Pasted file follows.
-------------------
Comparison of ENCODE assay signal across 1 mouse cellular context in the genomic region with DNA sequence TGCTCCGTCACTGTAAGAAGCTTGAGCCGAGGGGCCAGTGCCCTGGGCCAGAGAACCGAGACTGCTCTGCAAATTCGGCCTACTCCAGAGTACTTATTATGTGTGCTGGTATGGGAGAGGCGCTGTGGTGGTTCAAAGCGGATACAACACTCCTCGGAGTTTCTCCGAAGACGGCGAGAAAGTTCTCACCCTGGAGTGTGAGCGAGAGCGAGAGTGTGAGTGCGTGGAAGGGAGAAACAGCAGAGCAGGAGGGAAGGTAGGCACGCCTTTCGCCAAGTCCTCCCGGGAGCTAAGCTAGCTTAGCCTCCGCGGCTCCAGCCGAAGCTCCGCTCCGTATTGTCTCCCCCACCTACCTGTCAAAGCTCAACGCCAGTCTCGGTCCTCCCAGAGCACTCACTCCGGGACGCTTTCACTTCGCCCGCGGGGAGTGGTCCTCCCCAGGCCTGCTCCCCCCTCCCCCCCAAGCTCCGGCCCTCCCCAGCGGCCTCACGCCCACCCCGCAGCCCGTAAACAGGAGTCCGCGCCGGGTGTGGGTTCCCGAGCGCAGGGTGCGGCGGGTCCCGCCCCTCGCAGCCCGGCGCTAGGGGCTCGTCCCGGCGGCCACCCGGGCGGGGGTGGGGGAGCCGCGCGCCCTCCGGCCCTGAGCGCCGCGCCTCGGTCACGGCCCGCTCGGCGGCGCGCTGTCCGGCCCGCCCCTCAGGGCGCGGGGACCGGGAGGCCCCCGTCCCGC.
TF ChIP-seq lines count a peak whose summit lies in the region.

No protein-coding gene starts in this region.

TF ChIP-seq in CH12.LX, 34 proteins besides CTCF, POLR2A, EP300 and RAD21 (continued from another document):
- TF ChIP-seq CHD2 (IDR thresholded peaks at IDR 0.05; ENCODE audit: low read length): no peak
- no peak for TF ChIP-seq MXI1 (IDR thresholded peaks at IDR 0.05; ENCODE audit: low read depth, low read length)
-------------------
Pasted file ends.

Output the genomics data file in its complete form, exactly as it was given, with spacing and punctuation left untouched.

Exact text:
Comparison of ENCODE assay signal across 1 mouse cellular context in the genomic region with DNA sequence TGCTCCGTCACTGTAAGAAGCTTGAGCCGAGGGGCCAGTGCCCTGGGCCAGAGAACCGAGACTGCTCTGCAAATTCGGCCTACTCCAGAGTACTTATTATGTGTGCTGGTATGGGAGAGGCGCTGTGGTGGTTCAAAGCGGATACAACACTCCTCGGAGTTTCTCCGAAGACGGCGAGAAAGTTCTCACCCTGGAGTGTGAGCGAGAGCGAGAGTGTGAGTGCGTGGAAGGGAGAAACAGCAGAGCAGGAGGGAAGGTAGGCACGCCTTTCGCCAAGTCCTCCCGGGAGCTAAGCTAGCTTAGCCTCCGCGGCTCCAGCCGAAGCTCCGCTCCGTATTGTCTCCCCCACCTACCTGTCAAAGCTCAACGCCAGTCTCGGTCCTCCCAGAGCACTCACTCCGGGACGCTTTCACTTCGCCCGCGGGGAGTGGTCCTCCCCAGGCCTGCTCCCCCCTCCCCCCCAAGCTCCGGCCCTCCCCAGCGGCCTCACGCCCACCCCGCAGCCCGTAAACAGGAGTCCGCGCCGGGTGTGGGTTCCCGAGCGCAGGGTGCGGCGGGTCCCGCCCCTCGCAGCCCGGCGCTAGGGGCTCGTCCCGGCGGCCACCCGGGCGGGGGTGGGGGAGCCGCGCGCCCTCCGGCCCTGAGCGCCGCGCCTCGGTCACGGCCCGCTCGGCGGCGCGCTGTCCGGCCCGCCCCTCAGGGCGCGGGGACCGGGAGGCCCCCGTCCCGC.
TF ChIP-seq lines count a peak whose summit lies in the region.

No protein-coding gene starts in this region.

TF ChIP-seq in CH12.LX, 34 proteins besides CTCF, POLR2A, EP300 and RAD21 (continued from another document):
- TF ChIP-seq CHD2 (IDR thresholded peaks at IDR 0.05; ENCODE audit: low read length): no peak
- no peak for TF ChIP-seq MXI1 (IDR thresholded peaks at IDR 0.05; ENCODE audit: low read depth, low read length)